The world’s best swimmers are faster than you because they travel further with each stroke, not because they are moving their arms faster
Distance per stroke (DPS) is the distance you travel per stroke and it is a direct reflection of your technique efficiency.
Once you have developed the ability to control and maintain a constant pace throughout your swim sets, distance per stroke is the next important training component to focus on.
Stroke counting is an excellent way to increase your distance per stroke.
Keeping track of the number of strokes you take per length will allow you to lengthen out your stroke and save energy for later in the swim or race.
Below is a typical progression for exploring and then improving your DPS performance:
1) Find your target stroke count
Start by counting your number of strokes (count each arm movement) per length regularly and check if these are constant from the beginning to the end of a swim set. Staying focused on this can be challenging as you get more tired towards the end of the set.
You don’t have to count the strokes for every length, just a few at the beginning, middle and end of the swim set. Determine what your range is. Try to swim most of the time at the low end of your range or below your lowest stroke count. Don’t worry about speed at first. It is normal that your speed decreases initially during a technical set, as you concentrate on lengthening your strokes. You can influence speed later.
2) Develop the ability to hold a constant number of strokes at a steady pace
Holding a regular distance per stroke at a constant speed throughout an entire swim set can be very demanding. It requires lots of focus as you have to keep checking your times as well as your number of strokes. This is, however, an important target to achieve in order to maintain an efficient technique, especially when your body gets tired.
A good swim set to track your improvement is to regularly do a 12 x 50 m/yd Freestyle counting your strokes and swimming with the best average time (speed).
Swimming sets of 50’s is easier to record your times and count your strokes as well as staying focused on a good technique and maintaining a constant pace throughout the set.
Start with a comfortable send-off interval or an easy clock read (e.g. start each 50 m/yd every 1 minute and 15 seconds) and try to swim the best average time with the same number of strokes for each repetition throughout the set. E.g. 12 x 50 m/yd on 1’15 start at 1 minute pace with a total of 42 arm strokes.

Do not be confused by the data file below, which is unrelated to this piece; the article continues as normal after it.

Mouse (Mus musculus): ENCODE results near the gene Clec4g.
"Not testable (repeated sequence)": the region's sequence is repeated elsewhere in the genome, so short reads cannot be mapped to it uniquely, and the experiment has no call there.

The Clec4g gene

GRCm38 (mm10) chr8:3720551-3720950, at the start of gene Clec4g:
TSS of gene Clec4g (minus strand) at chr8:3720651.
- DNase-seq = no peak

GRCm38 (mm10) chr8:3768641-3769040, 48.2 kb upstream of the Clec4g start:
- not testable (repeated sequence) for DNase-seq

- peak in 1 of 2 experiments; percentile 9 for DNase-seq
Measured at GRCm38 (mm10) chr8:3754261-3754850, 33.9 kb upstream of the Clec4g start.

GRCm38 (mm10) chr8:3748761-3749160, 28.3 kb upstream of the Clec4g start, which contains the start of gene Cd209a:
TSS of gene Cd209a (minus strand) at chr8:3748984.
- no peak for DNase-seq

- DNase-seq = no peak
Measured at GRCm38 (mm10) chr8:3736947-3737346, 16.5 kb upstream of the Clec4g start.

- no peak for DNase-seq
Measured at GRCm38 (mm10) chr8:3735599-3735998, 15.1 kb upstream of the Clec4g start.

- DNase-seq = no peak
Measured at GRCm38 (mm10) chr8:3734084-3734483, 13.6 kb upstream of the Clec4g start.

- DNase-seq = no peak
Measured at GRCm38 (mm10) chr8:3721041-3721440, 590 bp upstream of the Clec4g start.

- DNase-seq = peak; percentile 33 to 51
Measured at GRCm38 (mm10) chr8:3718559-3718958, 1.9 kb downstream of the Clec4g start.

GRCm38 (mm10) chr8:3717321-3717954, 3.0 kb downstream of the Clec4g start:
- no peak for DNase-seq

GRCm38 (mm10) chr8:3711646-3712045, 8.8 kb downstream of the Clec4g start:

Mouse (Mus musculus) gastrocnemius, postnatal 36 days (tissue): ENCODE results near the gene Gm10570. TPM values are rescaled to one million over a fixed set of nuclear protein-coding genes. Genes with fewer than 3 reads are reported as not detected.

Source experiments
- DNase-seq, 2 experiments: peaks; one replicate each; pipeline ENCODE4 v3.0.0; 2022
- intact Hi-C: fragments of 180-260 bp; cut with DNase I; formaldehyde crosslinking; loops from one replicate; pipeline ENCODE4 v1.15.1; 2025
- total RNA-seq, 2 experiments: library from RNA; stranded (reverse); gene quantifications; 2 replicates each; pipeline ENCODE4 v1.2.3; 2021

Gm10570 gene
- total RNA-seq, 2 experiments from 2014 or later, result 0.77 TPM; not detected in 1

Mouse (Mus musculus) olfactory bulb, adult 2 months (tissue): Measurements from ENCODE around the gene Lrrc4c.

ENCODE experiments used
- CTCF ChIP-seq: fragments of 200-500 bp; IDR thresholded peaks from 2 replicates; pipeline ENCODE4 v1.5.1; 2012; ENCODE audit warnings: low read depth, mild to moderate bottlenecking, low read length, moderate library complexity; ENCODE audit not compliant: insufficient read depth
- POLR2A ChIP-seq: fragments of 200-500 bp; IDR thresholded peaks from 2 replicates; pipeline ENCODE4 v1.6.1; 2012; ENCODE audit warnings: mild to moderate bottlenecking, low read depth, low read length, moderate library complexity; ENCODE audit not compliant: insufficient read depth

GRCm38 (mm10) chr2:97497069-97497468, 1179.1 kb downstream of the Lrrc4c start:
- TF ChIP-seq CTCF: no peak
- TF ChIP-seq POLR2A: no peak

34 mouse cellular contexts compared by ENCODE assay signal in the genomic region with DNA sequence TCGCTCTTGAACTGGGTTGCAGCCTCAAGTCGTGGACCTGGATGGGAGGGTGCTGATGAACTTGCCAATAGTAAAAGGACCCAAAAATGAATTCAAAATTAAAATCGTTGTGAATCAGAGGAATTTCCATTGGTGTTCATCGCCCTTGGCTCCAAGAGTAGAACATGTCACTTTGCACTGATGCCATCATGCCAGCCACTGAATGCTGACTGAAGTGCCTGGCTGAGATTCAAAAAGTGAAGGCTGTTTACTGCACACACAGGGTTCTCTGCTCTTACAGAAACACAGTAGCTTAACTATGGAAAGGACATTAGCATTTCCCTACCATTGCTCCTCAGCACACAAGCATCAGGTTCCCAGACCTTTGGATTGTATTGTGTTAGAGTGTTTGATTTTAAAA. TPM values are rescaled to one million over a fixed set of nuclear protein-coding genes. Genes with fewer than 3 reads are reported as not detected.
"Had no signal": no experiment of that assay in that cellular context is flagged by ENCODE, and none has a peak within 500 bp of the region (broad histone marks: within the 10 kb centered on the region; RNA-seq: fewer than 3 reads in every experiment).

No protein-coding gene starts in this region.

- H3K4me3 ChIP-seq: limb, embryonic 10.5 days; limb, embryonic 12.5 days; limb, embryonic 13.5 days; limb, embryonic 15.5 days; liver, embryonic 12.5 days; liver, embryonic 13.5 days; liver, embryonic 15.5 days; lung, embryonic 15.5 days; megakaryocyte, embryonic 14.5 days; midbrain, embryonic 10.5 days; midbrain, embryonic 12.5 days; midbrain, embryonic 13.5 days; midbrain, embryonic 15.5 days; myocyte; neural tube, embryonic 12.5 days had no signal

3) Increase your distance per stroke
In order to increase your DPS, the goal is to bring down your average stroke count per length. This will allow you to improve your stroke efficiency. In other words, you go further with each stroke.
However, if you increase your distance per stroke too much, it can result in over gliding which will effect your speed. A longer glide can end up with you decelerating and swimming slower.
To increase your DPS, you need to find a balance between a good body position which eliminates drag and developing more power under the water. Focusing on a different part of your stroke and practicing specific drills regularly will help you to achieve this.
4) Maintain your DPS and steady pace while increasing repetitions, then distances
Once you have established your DPS and can maintain it at a steady pace, regular practice is needed to make this your new automatic setting. When this is achieved, it is time to increase the number of repetitions of this kind of training in your swim set and, eventually increasing the distances you swim.
Below is an example of progression to achieve a 1500 m/yd Freestyle set:
- 16 x 50 m/yd on 1’15 start (with 42 arm strokes per 50 m/yd)
Once the above is constantly achieved a few times, proceed to the next step:
- 3 x (4 x 50 m/yd on 1’10 + 100 m/yd on 2’20)
In a longer term:
- 4 x (2 x 50 m/yd on 1’10 + 2 x 100 m/yd on 2’20)
- 10 x 100 m/yd on 2’20 start
- 15 x 100 m/yd on 2’15 start
Whatever progression you do, don’t rush it! Always ensure that each step is well established and achieved before moving onto the following challenge. Swimming requires patience and consistency.
5) Increase speed without impacting your technique
Swimming faster while maintaining good technique is very demanding. This requires strong focus, some mental toughness and a good level of fitness.
One way to achieve this next important step, is to increase your stroke rate while trying to maintain the best possible technique and D.P.S.
Stroke rate is the number of cycles (counting both arms) you take in a minute. This reflects the speed of your stroke.
Below are some focus points to help you increase your stroke rate:
The propulsive part (under the water) is the most important part to getting more power and speed.
- Setting up a faster catch
- Accelerating the speed of your hands as you push back
The non-propulsive parts also play an important role in minimizing drag such as:
- Reaching further out in front by giving your shoulders an extra stretch
- Streamline with no gap between ears and shoulders when reaching your arm out in front
- Horizontality by keeping your hips at the surface or as high as possible during the propulsive part (particularly when your stroking hand is directly below the shoulder)
- Body rotation allowing you to use the larger back muscles during the propulsive catch
To swim faster, you may need to shorten your strokes a little. This will decrease your DPS (adding more strokes) but try to keep this to a minimum!
A good rule of thumb is to not allowing yourself more than two extra strokes per length between a steady and a fast pace.
For example if your usual stroke count is 42 arms per 50 m/yd at a steady pace, try not to go over 44 arms when you are swimming at a fast pace.